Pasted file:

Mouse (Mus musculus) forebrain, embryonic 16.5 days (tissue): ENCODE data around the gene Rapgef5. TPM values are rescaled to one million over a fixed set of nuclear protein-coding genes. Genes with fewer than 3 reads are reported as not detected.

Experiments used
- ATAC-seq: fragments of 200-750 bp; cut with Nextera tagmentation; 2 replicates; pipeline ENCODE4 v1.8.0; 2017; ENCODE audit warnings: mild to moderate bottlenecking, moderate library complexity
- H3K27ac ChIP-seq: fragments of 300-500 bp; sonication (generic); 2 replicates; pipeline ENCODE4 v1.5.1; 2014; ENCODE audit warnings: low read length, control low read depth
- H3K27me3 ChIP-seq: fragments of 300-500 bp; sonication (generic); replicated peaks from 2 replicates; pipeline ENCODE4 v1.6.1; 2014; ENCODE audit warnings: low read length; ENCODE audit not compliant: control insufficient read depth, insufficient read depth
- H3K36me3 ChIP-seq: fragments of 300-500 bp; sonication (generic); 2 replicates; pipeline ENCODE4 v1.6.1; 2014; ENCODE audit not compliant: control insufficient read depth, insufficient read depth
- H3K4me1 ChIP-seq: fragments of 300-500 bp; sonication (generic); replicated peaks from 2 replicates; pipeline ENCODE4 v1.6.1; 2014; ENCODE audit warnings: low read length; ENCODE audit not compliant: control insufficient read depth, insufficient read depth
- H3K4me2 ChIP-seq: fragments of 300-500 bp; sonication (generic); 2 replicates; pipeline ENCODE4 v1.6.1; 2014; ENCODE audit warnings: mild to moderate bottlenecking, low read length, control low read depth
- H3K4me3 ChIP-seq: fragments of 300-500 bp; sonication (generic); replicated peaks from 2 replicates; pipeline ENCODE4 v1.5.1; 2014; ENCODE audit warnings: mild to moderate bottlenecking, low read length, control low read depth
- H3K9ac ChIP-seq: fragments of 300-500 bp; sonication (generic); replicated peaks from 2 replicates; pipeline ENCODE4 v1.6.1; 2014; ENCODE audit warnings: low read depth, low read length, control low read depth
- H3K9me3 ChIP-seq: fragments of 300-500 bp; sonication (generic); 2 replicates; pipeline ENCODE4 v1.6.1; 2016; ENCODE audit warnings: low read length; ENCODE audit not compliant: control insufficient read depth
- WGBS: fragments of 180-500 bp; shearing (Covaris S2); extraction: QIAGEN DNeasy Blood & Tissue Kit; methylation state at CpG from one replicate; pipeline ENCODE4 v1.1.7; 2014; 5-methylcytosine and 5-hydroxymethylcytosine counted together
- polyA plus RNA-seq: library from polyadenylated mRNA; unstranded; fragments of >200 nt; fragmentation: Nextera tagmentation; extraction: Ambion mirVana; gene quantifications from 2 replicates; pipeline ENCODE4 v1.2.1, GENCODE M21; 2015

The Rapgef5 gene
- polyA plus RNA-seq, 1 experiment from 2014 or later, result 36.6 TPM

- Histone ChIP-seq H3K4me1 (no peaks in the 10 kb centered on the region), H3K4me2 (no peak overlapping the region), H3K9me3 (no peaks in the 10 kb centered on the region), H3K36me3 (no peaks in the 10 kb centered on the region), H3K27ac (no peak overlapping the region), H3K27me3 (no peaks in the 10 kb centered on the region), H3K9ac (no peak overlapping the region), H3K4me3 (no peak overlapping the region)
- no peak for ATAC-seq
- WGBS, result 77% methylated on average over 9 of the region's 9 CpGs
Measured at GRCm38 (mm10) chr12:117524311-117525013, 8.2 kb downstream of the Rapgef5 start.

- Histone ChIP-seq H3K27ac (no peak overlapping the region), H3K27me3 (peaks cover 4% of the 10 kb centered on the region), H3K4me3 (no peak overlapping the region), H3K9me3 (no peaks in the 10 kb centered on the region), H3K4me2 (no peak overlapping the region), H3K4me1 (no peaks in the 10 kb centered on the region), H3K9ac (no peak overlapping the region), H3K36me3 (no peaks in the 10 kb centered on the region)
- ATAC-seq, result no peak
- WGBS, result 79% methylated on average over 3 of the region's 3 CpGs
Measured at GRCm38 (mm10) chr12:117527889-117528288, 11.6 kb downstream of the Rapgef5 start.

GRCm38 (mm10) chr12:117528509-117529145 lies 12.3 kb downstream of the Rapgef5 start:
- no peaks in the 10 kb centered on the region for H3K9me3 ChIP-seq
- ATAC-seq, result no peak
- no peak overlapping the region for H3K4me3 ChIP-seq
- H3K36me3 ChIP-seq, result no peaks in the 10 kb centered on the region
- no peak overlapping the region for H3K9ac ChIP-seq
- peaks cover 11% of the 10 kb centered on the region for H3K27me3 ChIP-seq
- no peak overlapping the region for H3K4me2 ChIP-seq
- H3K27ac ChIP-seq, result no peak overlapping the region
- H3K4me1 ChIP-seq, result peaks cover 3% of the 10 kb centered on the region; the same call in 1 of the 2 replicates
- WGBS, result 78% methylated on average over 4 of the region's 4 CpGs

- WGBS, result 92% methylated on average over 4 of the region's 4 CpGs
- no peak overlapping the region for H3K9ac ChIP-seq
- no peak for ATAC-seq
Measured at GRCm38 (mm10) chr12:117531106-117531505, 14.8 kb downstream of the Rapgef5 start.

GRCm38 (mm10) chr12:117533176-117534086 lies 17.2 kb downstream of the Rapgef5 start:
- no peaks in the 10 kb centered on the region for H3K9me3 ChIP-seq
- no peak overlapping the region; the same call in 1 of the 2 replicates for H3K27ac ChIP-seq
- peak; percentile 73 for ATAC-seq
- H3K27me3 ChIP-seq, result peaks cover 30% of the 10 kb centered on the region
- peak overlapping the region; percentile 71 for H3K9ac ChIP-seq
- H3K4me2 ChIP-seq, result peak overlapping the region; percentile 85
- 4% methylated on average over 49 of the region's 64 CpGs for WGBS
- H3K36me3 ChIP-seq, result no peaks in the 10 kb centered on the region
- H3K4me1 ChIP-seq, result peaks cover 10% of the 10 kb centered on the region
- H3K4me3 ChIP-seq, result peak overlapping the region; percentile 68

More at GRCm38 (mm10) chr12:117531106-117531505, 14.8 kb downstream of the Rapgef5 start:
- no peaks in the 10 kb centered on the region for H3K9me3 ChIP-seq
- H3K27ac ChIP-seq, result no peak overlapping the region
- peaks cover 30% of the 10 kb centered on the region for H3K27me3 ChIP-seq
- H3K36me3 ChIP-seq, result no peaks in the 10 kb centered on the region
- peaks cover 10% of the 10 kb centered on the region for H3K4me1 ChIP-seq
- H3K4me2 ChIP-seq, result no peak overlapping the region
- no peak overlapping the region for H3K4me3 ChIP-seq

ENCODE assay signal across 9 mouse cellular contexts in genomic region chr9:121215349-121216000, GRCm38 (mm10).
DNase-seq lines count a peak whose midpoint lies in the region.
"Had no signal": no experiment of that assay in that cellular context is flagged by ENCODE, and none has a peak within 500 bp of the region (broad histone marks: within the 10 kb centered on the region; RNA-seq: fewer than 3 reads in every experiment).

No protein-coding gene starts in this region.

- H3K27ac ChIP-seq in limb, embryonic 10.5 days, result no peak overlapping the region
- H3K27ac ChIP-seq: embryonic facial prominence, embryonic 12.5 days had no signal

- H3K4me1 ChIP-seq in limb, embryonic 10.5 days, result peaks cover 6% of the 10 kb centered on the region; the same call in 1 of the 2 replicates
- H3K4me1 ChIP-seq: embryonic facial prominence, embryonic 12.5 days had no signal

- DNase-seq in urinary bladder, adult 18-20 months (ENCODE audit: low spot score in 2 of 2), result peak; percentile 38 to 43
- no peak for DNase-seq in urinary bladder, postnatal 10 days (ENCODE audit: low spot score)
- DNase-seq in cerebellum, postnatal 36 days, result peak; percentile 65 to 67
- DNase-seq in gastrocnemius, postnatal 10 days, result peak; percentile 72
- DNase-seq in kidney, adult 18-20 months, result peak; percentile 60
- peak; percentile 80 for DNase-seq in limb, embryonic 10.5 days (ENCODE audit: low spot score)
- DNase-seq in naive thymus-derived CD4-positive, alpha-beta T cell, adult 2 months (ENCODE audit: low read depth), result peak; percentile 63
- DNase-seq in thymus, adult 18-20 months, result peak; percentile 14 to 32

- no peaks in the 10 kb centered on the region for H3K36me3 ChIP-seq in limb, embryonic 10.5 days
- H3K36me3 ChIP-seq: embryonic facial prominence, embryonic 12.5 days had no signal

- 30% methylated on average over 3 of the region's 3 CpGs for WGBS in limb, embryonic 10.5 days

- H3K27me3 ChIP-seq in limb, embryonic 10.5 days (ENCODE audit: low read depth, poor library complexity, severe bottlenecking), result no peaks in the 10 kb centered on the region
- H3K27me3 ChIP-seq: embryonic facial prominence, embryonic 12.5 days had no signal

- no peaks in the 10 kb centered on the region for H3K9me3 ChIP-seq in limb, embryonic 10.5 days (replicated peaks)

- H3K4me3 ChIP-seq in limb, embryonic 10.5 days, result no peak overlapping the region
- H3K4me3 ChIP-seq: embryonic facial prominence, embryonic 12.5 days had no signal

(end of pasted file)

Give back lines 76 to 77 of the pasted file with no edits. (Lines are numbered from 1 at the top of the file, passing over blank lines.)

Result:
- 30% methylated on average over 3 of the region's 3 CpGs for WGBS in limb, embryonic 10.5 days

- H3K27me3 ChIP-seq in limb, embryonic 10.5 days (ENCODE audit: low read depth, poor library complexity, severe bottlenecking), result no peaks in the 10 kb centered on the region